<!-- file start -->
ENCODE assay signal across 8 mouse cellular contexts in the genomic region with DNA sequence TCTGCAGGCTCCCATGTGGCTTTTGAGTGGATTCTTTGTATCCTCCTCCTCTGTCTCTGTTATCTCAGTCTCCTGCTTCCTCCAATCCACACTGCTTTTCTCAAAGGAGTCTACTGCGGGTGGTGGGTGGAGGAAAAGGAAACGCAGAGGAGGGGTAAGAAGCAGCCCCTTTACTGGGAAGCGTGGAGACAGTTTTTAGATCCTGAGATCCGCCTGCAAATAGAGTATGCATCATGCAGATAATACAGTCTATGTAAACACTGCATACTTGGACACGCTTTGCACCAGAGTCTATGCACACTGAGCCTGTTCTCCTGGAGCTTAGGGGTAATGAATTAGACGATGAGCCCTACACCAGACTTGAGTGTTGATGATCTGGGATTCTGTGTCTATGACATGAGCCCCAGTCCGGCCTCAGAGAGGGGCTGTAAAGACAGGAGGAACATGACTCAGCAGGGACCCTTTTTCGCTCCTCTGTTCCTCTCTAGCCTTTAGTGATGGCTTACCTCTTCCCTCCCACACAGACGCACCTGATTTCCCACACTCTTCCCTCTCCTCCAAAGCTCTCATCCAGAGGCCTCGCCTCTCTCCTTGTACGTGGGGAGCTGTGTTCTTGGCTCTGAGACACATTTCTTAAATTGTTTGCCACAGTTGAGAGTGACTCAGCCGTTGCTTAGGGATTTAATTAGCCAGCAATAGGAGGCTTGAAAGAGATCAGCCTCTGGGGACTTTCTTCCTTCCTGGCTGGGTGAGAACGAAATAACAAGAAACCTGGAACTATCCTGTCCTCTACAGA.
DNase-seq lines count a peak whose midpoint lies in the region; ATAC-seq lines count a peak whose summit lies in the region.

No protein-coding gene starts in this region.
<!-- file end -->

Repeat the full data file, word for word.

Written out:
ENCODE assay signal across 8 mouse cellular contexts in the genomic region with DNA sequence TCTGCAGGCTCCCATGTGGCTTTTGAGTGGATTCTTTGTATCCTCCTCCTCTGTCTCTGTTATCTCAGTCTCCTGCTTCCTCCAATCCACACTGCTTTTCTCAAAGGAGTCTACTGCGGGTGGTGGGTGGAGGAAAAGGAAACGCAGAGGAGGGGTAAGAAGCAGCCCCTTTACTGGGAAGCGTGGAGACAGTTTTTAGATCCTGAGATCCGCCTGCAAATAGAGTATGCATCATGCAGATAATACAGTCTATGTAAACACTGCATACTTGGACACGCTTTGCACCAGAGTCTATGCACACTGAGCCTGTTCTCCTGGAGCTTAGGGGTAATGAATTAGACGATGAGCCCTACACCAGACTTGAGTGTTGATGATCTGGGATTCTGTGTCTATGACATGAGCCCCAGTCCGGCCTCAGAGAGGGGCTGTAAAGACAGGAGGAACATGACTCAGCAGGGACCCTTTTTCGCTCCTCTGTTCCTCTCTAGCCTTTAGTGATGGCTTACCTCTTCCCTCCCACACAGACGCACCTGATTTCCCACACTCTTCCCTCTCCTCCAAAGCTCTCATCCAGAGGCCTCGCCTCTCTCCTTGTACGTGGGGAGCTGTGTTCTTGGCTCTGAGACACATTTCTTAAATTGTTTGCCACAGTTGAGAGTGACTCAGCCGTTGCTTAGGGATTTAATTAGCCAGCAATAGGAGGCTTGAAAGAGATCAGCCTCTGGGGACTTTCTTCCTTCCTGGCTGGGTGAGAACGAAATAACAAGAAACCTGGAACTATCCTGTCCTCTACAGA.
DNase-seq lines count a peak whose midpoint lies in the region; ATAC-seq lines count a peak whose summit lies in the region.

No protein-coding gene starts in this region.